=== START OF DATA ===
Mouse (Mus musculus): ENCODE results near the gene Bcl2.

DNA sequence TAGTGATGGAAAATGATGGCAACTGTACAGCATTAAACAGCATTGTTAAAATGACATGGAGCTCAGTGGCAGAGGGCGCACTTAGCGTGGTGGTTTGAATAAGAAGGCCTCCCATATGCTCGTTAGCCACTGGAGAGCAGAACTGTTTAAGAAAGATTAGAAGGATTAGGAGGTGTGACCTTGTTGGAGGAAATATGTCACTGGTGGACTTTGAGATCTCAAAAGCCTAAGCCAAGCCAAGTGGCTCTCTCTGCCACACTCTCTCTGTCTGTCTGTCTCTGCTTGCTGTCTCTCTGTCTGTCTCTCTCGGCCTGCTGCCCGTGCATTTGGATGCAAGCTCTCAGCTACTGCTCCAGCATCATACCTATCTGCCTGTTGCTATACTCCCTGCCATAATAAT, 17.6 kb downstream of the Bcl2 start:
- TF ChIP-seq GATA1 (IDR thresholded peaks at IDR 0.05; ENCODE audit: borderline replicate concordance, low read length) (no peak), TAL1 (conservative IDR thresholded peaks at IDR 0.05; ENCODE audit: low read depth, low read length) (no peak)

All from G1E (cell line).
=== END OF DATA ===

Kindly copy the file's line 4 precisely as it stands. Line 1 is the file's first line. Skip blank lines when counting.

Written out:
All from G1E (cell line).